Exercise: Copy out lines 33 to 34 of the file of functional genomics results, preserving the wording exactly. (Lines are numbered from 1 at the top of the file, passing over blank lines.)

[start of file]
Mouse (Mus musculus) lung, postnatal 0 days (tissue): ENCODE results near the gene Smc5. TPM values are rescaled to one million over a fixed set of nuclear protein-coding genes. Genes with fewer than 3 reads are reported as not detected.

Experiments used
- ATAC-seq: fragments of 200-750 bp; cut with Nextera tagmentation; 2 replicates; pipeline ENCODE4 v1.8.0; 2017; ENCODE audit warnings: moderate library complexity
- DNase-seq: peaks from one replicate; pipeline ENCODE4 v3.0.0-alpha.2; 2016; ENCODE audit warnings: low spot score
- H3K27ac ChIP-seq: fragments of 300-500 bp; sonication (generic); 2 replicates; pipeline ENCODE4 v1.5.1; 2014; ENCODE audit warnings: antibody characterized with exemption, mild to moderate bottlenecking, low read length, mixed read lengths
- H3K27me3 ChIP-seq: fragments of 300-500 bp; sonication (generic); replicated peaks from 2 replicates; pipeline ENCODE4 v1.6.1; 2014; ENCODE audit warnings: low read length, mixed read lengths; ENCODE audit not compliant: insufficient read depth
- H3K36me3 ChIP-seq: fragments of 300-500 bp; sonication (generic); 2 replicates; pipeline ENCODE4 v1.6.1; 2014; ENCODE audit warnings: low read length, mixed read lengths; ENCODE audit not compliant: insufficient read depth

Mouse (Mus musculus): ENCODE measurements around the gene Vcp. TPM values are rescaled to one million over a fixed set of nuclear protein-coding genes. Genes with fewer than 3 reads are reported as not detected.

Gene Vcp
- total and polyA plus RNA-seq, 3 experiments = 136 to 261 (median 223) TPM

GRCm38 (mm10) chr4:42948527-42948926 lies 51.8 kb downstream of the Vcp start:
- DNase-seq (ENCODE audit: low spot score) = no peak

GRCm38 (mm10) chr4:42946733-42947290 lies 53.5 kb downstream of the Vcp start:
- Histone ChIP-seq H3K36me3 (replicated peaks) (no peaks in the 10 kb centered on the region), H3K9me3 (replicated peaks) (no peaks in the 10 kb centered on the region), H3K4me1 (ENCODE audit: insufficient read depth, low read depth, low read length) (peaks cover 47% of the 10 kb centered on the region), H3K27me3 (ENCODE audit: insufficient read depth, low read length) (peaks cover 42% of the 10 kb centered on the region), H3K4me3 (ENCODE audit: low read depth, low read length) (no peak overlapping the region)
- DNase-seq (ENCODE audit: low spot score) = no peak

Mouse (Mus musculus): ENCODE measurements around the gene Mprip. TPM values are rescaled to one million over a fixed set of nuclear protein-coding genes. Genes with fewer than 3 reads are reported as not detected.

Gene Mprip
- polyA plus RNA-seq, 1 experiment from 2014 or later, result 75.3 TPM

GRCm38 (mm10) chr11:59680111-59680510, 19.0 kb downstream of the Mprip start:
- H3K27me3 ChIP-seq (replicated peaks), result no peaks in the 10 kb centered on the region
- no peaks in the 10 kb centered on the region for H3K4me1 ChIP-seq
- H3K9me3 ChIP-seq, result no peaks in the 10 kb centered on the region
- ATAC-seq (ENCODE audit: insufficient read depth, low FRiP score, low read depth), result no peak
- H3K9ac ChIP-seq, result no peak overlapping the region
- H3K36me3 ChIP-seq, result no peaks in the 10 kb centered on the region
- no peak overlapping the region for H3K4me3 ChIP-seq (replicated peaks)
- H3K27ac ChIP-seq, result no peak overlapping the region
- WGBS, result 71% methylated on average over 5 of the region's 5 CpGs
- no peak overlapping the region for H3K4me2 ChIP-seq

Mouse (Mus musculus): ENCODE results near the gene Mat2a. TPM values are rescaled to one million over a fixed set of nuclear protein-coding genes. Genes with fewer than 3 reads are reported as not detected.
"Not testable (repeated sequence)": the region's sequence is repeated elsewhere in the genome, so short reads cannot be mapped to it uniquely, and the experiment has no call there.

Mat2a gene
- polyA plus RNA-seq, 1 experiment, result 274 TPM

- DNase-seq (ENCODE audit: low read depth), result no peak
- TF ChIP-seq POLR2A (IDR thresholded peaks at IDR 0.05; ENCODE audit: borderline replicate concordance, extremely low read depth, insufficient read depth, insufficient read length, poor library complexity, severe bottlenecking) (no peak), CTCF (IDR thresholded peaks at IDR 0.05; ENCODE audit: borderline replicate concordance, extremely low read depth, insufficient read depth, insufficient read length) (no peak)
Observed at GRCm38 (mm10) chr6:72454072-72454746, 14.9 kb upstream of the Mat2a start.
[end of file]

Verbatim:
- polyA plus RNA-seq, 1 experiment, result 274 TPM

- DNase-seq (ENCODE audit: low read depth), result no peak